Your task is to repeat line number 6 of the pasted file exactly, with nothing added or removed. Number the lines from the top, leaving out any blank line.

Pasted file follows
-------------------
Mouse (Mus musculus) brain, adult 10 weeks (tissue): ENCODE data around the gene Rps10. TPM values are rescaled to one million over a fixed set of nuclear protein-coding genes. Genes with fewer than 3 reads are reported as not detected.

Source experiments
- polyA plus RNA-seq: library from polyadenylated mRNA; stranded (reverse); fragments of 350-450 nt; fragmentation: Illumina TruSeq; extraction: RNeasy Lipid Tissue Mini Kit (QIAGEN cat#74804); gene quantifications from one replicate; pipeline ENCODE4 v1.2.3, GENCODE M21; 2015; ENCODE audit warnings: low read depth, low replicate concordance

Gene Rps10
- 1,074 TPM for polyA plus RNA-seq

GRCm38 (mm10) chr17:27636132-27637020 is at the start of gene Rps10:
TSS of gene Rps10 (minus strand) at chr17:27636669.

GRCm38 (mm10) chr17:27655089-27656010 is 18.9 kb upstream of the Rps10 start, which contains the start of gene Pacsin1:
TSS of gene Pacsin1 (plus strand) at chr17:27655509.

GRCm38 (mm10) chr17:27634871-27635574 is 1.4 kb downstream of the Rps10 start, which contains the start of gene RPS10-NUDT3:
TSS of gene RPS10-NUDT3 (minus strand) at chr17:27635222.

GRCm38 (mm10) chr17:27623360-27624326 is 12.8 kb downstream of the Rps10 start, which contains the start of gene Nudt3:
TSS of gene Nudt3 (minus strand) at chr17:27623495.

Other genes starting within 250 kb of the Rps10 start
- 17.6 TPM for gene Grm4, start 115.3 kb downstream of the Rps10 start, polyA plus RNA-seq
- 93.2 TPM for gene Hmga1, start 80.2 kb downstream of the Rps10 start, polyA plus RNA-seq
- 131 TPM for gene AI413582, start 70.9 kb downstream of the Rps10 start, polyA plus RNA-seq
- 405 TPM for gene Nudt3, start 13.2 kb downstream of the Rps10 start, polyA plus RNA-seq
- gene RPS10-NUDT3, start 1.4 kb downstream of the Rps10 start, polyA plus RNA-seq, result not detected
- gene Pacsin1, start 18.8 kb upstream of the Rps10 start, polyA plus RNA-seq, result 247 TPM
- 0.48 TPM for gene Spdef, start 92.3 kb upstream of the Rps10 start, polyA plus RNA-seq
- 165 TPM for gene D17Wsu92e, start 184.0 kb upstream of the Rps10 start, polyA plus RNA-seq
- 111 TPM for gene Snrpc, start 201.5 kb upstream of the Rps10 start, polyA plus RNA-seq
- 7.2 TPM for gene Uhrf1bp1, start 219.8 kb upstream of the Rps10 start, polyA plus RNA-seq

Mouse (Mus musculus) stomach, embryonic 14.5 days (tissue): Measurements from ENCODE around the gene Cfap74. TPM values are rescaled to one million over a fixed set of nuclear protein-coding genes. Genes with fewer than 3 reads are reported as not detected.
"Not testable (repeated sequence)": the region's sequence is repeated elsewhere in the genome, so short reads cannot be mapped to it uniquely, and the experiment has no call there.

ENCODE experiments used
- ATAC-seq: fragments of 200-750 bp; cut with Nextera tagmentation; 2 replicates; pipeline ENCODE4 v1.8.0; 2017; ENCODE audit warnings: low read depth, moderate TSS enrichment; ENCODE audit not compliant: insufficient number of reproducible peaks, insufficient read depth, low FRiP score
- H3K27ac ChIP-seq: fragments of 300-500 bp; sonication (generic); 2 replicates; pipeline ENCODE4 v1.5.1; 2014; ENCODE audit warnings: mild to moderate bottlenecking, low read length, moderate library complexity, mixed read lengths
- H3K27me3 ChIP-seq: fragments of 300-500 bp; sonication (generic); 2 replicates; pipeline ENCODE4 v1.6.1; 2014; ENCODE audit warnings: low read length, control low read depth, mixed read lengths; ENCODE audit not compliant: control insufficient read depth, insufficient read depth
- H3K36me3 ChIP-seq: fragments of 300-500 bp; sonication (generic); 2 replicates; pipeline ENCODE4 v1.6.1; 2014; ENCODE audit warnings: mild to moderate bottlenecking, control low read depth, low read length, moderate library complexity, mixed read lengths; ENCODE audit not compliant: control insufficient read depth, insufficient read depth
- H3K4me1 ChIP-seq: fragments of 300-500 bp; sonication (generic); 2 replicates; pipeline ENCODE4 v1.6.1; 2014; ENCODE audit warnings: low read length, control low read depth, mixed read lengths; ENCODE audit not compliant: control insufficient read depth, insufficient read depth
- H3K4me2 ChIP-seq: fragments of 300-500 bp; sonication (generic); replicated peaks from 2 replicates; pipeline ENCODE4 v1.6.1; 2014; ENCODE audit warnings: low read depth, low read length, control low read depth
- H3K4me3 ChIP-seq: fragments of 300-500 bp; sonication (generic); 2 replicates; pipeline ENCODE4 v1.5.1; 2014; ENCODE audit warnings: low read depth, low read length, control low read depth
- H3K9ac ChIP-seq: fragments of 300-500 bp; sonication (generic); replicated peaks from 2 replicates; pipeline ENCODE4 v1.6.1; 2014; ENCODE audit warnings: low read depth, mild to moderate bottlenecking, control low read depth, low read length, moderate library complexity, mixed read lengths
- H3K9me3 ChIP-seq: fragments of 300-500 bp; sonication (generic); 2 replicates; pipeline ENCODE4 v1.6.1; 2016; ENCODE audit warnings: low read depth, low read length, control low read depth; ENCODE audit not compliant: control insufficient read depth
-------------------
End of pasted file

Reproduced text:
GRCm38 (mm10) chr17:27636132-27637020 is at the start of gene Rps10: